Writing a Winning CV for the Real Estate Industry

Writing a Winning CV for the Real Estate Industry

14 Apr 2020

Bayfield Training Ltd

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This informal CPD article on Writing a Winning CV for the Real Estate Industry was provided by Veronica Bateman at Bayfield Training, a training company providing a wide range of Financial Modelling and Real Estate Strategy courses for the Global Real Estate Profession.

Writing a Winning CV for the Real Estate Industry

When entering a new area in the real estate sector and once decided on which role is ideal for you, your CV must be tailored for the job you’re applying for. To write a winning CV, you must approach it from a hiring manager’s perspective. This summary article will explain how best to do this to maximise your chances of securing the job you aspire to have.

A CV is arguably the most important part of applying for a job. Perfecting your CV is the epitome of valuing “first impressions count”. What you include will advertise you to the people who are hiring and it’s extremely important to write your CV to the best of your ability, to sell your skills, experience and personality and prove you are the best candidate for the job. Typically, the company is hiring because they need help with their workload. So, your task is to communicate your key skills that promote the fact that you can help with this.

The six sections to a successful CV

A CV’s format is very important. It must have clearly separated sections, and key points, such as titles, should be in bold to draw attention. Another way to make important parts stand out is by using bullet points. You should use a clear and simple font of approximately size 12, and your language should be mature, yet not overly complex. You should aim for the length of your CV to be approximately 2 A4 pages, as the hiring manager will not have the time to read more than this, and they may lose interest and discard some of your best selling points.

The key to writing your CV is to keep in mind the company you’re applying for a job within, and the position you are applying for. It is crucial to tailor your CV per application, to make sure the most relevant information is clear, and the relevance of information may change per application.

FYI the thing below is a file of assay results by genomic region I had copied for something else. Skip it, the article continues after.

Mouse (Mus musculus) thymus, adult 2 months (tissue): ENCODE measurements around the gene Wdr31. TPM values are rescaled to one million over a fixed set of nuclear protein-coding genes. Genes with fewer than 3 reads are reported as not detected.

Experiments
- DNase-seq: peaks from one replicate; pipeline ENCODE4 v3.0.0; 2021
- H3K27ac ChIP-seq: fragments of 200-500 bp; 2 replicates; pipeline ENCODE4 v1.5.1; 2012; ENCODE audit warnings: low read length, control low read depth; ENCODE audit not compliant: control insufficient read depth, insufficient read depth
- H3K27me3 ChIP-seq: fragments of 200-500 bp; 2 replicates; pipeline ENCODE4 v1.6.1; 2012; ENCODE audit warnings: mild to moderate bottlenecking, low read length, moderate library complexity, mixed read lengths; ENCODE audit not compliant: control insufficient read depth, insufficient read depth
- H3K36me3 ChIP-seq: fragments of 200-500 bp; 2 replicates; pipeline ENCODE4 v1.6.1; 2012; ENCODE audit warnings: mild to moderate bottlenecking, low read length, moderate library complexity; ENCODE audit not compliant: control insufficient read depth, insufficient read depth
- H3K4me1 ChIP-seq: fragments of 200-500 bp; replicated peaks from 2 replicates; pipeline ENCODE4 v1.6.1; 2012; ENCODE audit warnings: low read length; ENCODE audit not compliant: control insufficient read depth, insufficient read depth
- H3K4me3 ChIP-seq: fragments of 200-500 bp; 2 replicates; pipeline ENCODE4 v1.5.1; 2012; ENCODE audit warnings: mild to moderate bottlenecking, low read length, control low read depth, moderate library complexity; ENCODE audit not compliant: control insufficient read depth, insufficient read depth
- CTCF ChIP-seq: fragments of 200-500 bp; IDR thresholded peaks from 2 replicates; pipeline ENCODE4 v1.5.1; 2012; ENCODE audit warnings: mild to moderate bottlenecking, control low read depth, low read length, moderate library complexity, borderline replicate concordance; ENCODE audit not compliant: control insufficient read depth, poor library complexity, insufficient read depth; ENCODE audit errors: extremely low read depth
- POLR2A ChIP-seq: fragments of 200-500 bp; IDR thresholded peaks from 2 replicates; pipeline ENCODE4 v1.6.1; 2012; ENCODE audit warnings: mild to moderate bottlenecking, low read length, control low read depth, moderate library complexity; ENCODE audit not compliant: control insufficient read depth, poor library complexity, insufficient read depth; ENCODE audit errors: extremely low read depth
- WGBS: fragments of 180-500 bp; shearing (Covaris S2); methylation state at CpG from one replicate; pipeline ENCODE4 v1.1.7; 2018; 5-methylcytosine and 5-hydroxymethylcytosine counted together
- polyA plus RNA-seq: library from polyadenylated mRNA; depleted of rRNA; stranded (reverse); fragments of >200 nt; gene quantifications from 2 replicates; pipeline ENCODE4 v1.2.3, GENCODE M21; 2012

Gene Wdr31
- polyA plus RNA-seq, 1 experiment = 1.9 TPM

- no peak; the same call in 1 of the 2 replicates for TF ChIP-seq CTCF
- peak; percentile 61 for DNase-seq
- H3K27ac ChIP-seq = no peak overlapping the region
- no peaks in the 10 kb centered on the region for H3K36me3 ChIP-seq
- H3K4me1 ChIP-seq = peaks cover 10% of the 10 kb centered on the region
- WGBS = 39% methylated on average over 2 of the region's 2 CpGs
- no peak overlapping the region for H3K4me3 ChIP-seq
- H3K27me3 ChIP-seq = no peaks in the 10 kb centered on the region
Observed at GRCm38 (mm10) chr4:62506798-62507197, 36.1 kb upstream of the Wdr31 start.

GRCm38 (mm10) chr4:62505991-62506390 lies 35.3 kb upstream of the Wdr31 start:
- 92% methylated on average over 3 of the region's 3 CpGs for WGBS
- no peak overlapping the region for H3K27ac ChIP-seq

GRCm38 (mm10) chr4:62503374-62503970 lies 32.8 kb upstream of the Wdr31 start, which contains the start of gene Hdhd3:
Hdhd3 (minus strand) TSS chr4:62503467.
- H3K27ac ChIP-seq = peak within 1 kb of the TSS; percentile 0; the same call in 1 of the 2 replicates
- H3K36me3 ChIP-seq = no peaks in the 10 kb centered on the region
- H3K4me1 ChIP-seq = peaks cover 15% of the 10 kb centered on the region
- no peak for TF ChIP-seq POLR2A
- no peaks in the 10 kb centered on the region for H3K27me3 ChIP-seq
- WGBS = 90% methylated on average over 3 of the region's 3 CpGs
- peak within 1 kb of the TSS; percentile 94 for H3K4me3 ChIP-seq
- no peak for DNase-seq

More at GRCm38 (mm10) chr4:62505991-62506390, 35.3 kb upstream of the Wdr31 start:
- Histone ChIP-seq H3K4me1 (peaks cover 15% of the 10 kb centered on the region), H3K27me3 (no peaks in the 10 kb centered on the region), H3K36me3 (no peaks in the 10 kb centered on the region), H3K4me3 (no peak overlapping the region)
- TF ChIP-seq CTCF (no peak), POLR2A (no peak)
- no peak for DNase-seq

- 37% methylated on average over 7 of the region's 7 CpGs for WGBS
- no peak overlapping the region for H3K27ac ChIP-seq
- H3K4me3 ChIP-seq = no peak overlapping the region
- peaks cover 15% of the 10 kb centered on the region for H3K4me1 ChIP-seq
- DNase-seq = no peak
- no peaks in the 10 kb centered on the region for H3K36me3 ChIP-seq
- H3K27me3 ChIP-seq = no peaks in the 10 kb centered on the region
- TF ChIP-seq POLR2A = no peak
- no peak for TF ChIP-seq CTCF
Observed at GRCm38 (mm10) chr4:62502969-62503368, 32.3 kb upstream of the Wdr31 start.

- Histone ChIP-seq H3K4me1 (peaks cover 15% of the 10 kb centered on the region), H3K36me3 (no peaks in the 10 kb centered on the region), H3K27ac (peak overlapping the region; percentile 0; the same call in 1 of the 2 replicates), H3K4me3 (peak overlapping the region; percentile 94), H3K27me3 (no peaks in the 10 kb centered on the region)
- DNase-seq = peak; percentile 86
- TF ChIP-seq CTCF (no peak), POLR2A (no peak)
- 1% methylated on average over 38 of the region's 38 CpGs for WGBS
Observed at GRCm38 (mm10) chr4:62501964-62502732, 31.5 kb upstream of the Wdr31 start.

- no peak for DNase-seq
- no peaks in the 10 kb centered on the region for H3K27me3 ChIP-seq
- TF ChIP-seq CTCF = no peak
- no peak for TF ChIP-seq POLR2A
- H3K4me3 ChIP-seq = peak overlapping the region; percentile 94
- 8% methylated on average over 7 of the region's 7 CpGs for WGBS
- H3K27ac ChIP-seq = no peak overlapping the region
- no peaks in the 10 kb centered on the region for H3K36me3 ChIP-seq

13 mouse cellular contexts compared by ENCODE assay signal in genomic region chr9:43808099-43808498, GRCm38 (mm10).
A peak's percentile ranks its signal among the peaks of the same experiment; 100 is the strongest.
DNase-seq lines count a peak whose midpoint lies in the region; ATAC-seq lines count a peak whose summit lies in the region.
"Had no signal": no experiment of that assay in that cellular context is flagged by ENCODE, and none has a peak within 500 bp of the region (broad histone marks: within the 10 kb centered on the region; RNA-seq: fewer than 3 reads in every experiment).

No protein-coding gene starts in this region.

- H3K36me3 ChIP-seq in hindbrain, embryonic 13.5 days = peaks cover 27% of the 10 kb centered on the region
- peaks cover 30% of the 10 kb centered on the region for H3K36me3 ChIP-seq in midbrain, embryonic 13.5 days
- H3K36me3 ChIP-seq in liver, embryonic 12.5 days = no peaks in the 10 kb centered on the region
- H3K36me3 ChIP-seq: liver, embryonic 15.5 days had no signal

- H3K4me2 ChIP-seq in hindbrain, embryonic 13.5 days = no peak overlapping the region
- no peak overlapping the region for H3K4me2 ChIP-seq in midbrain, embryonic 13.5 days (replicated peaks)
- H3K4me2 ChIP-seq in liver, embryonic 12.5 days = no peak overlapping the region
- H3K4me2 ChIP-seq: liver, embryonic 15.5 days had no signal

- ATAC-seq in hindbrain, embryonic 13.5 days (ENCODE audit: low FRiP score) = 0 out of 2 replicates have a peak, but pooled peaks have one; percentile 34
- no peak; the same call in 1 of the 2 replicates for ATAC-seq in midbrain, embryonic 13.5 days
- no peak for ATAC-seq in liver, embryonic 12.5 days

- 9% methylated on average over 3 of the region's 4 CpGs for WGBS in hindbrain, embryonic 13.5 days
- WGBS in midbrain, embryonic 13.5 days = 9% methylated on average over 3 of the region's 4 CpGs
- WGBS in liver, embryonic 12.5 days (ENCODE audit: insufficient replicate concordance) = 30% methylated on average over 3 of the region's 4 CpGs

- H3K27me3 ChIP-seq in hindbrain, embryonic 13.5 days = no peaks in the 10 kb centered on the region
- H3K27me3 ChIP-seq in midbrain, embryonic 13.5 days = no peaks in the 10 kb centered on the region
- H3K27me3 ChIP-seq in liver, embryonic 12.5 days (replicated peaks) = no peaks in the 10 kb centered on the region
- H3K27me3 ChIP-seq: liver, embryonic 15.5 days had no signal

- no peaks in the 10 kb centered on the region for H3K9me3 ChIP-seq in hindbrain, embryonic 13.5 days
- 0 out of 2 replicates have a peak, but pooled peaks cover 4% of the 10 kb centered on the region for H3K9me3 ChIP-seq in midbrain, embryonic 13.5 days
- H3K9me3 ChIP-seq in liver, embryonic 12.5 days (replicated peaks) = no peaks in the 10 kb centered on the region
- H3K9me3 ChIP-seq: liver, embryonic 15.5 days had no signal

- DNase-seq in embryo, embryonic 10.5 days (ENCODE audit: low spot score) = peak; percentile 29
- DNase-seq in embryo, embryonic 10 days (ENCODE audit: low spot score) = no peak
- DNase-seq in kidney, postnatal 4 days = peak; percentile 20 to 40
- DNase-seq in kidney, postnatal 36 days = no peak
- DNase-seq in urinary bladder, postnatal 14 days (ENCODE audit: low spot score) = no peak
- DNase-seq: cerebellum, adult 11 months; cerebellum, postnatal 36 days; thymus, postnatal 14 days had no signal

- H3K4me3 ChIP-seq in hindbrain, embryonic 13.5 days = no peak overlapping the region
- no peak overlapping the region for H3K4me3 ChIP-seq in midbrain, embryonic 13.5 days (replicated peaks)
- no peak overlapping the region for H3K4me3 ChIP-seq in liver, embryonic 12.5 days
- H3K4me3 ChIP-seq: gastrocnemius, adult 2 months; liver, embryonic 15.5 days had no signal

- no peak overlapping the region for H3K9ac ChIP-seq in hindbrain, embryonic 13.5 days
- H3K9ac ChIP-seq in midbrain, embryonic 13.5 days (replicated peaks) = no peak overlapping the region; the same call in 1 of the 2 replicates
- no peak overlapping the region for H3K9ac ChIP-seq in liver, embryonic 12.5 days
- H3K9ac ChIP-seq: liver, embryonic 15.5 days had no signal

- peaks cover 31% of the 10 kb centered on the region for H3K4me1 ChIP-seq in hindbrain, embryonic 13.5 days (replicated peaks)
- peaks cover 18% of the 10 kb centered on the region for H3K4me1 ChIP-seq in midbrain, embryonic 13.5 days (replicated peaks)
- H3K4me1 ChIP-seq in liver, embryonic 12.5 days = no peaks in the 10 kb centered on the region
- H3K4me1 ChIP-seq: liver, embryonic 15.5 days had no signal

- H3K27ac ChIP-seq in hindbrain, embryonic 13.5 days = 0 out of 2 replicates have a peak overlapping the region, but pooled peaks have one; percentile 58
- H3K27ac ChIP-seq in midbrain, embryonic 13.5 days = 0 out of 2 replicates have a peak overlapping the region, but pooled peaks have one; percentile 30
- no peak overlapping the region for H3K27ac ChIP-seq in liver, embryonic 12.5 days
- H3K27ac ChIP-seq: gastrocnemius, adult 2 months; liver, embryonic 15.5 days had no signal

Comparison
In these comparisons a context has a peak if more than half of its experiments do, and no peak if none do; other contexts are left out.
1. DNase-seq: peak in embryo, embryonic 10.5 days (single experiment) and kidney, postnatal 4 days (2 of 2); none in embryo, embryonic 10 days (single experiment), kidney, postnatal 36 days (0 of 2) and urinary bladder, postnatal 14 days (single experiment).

1. Name & Contact details
At the beginning of your CV, you should include your personal and contact details e.g. name, email, telephone number.

2. Profile
Write a concise profile about you, approximately 5 bullet points worth. Appropriate things to include in this are your key skills, your main experiences and any hobbies that could be relevant or create an outstanding impression. This section should give a very brief, factual overview as to who you are.

3. Work Experience
This section of your CV should be dedicated to your previous work experience. Include the dates of your employments and highlight the job title in bold to make it clear what your role was, and who you worked for. You should outline, potentially in bullet points, your key responsibilities and achievements whilst in the position. You should list your work experience in reverse chronological order, including the most detail in the descriptions of the most recent, or most relevant past positions. If a previous role was particularly relevant to the job you’re applying for, you could list it at the top to stand out. To tailor your CV specifically for a job in the real estate industry, you must prioritise the any work experience in the real estate sector. Include any internships you have done and try to demonstrate entrepreneurship and self-management skills. Also advertise your in-demand skills, especially any data analyst skills e.g. Python. You can also include a track record document i.e. a detailed list of transactions you’ve worked on in your past jobs.